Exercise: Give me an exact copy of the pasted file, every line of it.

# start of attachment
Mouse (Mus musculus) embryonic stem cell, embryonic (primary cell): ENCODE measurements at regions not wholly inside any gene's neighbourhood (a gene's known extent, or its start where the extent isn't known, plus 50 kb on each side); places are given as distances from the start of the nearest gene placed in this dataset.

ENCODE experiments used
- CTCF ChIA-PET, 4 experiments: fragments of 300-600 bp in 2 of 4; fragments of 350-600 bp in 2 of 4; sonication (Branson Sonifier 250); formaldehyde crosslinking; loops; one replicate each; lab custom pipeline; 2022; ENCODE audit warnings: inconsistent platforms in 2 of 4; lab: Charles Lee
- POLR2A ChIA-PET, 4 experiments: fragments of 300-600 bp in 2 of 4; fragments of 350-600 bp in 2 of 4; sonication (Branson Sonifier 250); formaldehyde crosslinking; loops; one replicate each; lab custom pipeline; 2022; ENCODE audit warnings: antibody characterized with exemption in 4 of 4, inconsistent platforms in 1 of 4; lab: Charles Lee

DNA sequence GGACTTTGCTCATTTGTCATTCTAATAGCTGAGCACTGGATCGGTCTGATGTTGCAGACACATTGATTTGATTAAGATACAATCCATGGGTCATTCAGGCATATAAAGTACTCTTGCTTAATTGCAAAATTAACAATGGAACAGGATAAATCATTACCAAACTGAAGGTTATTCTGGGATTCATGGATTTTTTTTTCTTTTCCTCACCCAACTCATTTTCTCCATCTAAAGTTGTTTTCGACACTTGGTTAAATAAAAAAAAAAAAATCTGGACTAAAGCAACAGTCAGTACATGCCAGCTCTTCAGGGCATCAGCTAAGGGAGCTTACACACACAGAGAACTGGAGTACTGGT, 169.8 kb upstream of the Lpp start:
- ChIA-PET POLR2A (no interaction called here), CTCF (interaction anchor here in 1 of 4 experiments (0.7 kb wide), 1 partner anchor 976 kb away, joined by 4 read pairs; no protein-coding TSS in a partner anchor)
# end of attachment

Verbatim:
Mouse (Mus musculus) embryonic stem cell, embryonic (primary cell): ENCODE measurements at regions not wholly inside any gene's neighbourhood (a gene's known extent, or its start where the extent isn't known, plus 50 kb on each side); places are given as distances from the start of the nearest gene placed in this dataset.

ENCODE experiments used
- CTCF ChIA-PET, 4 experiments: fragments of 300-600 bp in 2 of 4; fragments of 350-600 bp in 2 of 4; sonication (Branson Sonifier 250); formaldehyde crosslinking; loops; one replicate each; lab custom pipeline; 2022; ENCODE audit warnings: inconsistent platforms in 2 of 4; lab: Charles Lee
- POLR2A ChIA-PET, 4 experiments: fragments of 300-600 bp in 2 of 4; fragments of 350-600 bp in 2 of 4; sonication (Branson Sonifier 250); formaldehyde crosslinking; loops; one replicate each; lab custom pipeline; 2022; ENCODE audit warnings: antibody characterized with exemption in 4 of 4, inconsistent platforms in 1 of 4; lab: Charles Lee

DNA sequence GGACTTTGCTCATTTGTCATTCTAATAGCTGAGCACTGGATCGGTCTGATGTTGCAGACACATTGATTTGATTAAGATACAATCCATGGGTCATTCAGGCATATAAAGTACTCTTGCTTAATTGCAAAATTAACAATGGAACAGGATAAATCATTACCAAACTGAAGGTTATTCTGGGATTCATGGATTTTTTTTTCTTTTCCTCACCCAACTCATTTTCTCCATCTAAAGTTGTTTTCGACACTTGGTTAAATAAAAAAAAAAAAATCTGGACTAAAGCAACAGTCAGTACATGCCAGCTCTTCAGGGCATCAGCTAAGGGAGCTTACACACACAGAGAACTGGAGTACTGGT, 169.8 kb upstream of the Lpp start:
- ChIA-PET POLR2A (no interaction called here), CTCF (interaction anchor here in 1 of 4 experiments (0.7 kb wide), 1 partner anchor 976 kb away, joined by 4 read pairs; no protein-coding TSS in a partner anchor)